October 24, 2015
For… to Him are all things… To Him be the glory forever! Amen.” ..(Romans 11:36)
The Apostle Paul concluded the argument of his greatest theological masterpiece with an inspired benediction in which he declared that God is the Source of all things, He is the Power behind all things and the Glory of God is the purpose for all things.
When Paul puts these two words “all things” together, he is referring to all the things he has written about in his letter to believers in the city of Rome. He then concludes his inspired and the most comprehensive explanation of the Gospel ever written by quoting Isaiah: “Oh, the depth of the riches both of the wisdom and knowledge of God! How unsearchable are His judgments (decisions) and His ways past finding out!” That is followed by his benediction as referenced above.
I come to this truth on the day when many who love me are celebrating my 80th birthday. A secular motivational speaker, Dale Carnegie, wrote that the most beautiful sound in the world to a man is the sound of his own name. I disagree with him because there is a sense in which I do not even like the sound of my name. To me the most beautiful sound in the world is the name of Jesus Christ because apart from Him I would be a zero with the circle rubbed out.
As I reflect on Paul’s benediction I have made the commitment that I do not want to pour my life into any venture unless I am certain that God is the Source of it, He is the Power behind it and the glory of God is its purpose. How does this benediction impact your mindset?
Dick Woodward, 25 October 2010
Editor’s Note: As many of you know, Papa’s birthday is October 25th. This year he would have turned 85. Oh how we miss him(!) but today, as stated in this post 5 years ago, when we remember Papa, he would have us dwell in the Name of Jesus Christ & be challenged by Paul’s benediction – is God the source & power behind what we’re doing? Is God’s glory the purpose for what we do?
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Posted by Dick Woodward
May 26, 2015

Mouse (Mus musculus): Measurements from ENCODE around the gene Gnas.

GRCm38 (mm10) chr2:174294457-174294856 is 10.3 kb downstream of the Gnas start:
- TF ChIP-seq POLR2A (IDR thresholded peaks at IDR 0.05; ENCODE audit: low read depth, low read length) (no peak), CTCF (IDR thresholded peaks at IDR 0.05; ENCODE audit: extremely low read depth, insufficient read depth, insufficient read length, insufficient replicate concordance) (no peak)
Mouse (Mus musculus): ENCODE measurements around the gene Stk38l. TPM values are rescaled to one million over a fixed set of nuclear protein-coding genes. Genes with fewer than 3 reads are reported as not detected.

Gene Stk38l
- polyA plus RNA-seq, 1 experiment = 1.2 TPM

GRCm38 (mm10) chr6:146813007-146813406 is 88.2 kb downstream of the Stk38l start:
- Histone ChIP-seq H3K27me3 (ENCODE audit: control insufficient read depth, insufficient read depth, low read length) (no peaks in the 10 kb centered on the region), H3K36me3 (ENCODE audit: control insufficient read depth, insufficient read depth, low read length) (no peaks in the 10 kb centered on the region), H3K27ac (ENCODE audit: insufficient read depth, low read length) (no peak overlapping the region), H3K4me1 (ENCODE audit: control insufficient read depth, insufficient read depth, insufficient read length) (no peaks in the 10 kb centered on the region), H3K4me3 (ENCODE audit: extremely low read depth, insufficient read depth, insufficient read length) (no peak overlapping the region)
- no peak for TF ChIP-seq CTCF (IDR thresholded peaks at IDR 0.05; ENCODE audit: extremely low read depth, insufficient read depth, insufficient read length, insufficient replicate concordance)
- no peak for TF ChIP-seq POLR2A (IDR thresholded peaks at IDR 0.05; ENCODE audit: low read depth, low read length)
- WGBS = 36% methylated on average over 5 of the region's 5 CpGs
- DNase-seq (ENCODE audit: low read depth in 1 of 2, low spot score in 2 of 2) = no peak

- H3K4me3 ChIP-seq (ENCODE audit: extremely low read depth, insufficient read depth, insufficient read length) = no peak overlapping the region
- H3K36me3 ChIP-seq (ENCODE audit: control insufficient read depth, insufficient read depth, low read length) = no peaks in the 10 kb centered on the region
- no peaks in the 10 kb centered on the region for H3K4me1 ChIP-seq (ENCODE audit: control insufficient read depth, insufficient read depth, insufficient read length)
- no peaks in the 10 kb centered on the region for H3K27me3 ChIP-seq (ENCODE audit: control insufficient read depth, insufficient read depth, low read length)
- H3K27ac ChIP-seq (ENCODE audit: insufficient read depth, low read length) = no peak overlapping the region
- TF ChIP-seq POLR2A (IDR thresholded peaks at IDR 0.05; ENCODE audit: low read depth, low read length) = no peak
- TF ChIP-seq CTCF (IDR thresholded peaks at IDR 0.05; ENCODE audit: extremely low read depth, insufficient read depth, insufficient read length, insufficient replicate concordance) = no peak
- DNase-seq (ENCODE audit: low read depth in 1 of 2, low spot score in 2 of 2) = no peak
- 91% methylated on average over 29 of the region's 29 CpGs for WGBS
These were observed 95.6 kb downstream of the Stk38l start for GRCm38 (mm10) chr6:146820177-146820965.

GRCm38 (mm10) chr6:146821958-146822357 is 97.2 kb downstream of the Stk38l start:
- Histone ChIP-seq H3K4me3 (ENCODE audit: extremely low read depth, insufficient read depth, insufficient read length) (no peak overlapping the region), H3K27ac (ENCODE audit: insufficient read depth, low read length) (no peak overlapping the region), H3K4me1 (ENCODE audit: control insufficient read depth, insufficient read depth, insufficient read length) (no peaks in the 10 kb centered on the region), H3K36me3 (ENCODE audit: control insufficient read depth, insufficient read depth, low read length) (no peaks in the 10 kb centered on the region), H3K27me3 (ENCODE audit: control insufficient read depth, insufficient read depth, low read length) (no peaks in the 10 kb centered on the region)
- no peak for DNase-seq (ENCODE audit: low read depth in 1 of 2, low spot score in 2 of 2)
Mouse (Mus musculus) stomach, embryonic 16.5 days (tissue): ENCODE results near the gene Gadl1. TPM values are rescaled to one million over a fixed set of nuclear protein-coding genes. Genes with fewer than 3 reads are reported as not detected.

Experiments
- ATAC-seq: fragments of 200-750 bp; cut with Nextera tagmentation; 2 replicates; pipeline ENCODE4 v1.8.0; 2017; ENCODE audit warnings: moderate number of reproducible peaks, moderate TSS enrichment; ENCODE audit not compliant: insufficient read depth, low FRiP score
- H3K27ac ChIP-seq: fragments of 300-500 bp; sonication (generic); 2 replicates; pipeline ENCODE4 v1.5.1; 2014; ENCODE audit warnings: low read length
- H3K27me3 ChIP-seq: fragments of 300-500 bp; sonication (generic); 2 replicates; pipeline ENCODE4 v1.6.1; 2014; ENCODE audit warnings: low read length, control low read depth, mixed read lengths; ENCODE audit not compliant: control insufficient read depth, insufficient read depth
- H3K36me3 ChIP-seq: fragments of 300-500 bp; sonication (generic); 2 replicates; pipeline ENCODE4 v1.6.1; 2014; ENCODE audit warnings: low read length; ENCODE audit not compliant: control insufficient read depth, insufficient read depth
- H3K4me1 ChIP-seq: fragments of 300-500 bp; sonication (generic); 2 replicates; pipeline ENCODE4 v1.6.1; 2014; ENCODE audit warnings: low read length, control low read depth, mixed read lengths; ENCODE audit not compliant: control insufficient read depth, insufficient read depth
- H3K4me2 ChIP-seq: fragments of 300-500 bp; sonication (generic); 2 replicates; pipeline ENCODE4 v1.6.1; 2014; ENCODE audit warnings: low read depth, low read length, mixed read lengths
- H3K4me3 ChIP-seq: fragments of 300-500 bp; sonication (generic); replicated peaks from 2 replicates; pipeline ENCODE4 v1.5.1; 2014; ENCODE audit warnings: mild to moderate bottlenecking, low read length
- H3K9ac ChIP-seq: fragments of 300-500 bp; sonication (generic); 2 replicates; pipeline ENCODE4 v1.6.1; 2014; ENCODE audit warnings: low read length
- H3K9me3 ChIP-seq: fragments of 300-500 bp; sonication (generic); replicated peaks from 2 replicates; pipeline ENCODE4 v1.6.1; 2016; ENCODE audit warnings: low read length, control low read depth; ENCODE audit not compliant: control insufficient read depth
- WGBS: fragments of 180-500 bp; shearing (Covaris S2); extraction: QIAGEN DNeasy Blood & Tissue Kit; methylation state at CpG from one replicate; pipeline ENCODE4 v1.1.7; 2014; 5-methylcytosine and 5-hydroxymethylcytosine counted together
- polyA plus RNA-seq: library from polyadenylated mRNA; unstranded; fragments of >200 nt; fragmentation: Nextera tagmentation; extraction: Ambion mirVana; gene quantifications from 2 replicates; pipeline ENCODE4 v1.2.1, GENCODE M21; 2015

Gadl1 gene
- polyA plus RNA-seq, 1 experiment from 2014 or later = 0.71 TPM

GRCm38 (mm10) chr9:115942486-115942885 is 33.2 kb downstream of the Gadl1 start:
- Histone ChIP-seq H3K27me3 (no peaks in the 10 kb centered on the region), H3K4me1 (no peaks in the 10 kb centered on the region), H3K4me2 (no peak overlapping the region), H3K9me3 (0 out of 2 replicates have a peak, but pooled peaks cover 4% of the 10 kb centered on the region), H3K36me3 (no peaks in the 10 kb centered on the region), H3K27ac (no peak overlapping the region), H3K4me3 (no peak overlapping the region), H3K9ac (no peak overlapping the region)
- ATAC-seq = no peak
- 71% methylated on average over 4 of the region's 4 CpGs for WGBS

“My Word… will achieve the purpose for which I sent it.” (Isaiah 55:11)
In a marvelous chapter taken from the prophesy of the one called “The prince of the prophets,” Isaiah tells us why he preached the Word of God. Earlier in this chapter he proclaimed that there is as much difference between the way we think and act and how God thinks and acts as the heavens are high above the earth. He tells us he preached the Word of God because God’s Word can bring about an alignment between the way God thinks and acts and the way people think and act.
There is a strong emphasis in Scriptures on the importance of our will being in alignment with the will of God. Jesus made his greatest prayer when He sweat drops of blood and prayed, “Not My will but Your will be done.” He taught His disciples and us to pray, “Your will be done in earth (or in their earthen vessels), as it is in heaven.”
The Word of God frequently describes the struggle between God and men like Moses, Job, Jonah, and many others who finally submit their will to the will of God – and the will of God is done in and through them on earth as it is in heaven. When God declares through Isaiah that His Word will not return to Him without accomplishing the purpose for which He sent it, I am convinced that this is the purpose God had in mind.
When you read, study and hear the Word of God proclaimed, will you let God accomplish this purpose for the Word of God? Will you let the Word of God bring about an alignment between your will and the will of God?
Dick Woodward, 28 September 2010
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Posted by Dick Woodward
March 12, 2013
“What are you doing here, Elijah?” (1 Kings 19: 9)
I find great meaning in the questions God asks people in the Bible. On our journeys of faith our loving God sometimes needs to ask us this question He asked Elijah. Where we place the emphasis in a statement can sometimes completely change its meaning. For example, we can say, “A woman, without her, man is lost!” Or we can say, “A woman without her man is lost! Using the very same words we can communicate two very different meanings.
God’s question to Elijah might have been “What are you doing here Elijah?” Or the question could simply have been “What are you doing here, Elijah?”
A very godly saint was named Bernard. A dog was named after him and so we usually think of a dog when we hear his name. He wrote this question on the inside of the door that led from his tiny cell out into the world: “What are you doing here, Bernard?”
It would be a good idea for us to have that thought engraved on the inside of our door so that every time we leave our home we would be confronted with our vision statement. It would be a good question to have engraved where we would see it as we leave our churches every time we worship or are inspired by great preaching and teaching.
It would also be a good question to ask and answer as we enter our places of business. Our workplace is where God has strategically placed us to be and have an impact for Christ in this world. We should, therefore, begin every day there with this question:
“What are you doing here?”
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Posted by Dick Woodward